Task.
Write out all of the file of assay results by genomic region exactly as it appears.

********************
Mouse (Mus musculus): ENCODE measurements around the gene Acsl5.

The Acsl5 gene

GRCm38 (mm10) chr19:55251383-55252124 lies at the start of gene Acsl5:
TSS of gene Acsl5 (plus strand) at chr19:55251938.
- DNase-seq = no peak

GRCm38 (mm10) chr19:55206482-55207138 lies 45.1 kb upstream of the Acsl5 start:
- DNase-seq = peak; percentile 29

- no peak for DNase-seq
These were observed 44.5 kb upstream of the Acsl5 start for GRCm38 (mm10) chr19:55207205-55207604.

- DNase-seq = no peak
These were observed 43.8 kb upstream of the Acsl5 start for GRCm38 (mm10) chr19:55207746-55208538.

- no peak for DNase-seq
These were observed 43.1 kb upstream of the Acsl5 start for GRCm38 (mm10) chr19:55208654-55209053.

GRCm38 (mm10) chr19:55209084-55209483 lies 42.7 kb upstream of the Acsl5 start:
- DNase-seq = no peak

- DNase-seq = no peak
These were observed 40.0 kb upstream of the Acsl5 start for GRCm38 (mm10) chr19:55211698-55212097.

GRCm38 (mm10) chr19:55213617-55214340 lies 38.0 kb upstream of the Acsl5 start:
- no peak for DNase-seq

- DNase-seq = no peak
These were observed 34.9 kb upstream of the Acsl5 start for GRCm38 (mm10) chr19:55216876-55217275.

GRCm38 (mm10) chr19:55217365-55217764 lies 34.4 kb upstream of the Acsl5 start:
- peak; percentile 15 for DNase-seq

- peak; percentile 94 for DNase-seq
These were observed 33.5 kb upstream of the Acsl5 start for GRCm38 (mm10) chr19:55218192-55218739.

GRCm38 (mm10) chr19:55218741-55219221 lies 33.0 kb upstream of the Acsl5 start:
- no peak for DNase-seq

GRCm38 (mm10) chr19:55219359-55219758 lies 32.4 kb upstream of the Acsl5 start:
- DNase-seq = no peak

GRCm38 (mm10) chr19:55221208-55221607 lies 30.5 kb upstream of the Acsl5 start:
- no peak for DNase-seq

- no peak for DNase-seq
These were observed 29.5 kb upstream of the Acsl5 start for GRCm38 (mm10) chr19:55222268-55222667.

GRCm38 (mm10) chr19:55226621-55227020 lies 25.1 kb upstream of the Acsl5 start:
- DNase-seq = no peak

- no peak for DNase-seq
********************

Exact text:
Mouse (Mus musculus): ENCODE measurements around the gene Acsl5.

The Acsl5 gene

GRCm38 (mm10) chr19:55251383-55252124 lies at the start of gene Acsl5:
TSS of gene Acsl5 (plus strand) at chr19:55251938.
- DNase-seq = no peak

GRCm38 (mm10) chr19:55206482-55207138 lies 45.1 kb upstream of the Acsl5 start:
- DNase-seq = peak; percentile 29

- no peak for DNase-seq
These were observed 44.5 kb upstream of the Acsl5 start for GRCm38 (mm10) chr19:55207205-55207604.

- DNase-seq = no peak
These were observed 43.8 kb upstream of the Acsl5 start for GRCm38 (mm10) chr19:55207746-55208538.

- no peak for DNase-seq
These were observed 43.1 kb upstream of the Acsl5 start for GRCm38 (mm10) chr19:55208654-55209053.

GRCm38 (mm10) chr19:55209084-55209483 lies 42.7 kb upstream of the Acsl5 start:
- DNase-seq = no peak

- DNase-seq = no peak
These were observed 40.0 kb upstream of the Acsl5 start for GRCm38 (mm10) chr19:55211698-55212097.

GRCm38 (mm10) chr19:55213617-55214340 lies 38.0 kb upstream of the Acsl5 start:
- no peak for DNase-seq

- DNase-seq = no peak
These were observed 34.9 kb upstream of the Acsl5 start for GRCm38 (mm10) chr19:55216876-55217275.

GRCm38 (mm10) chr19:55217365-55217764 lies 34.4 kb upstream of the Acsl5 start:
- peak; percentile 15 for DNase-seq

- peak; percentile 94 for DNase-seq
These were observed 33.5 kb upstream of the Acsl5 start for GRCm38 (mm10) chr19:55218192-55218739.

GRCm38 (mm10) chr19:55218741-55219221 lies 33.0 kb upstream of the Acsl5 start:
- no peak for DNase-seq

GRCm38 (mm10) chr19:55219359-55219758 lies 32.4 kb upstream of the Acsl5 start:
- DNase-seq = no peak

GRCm38 (mm10) chr19:55221208-55221607 lies 30.5 kb upstream of the Acsl5 start:
- no peak for DNase-seq

- no peak for DNase-seq
These were observed 29.5 kb upstream of the Acsl5 start for GRCm38 (mm10) chr19:55222268-55222667.

GRCm38 (mm10) chr19:55226621-55227020 lies 25.1 kb upstream of the Acsl5 start:
- DNase-seq = no peak

- no peak for DNase-seq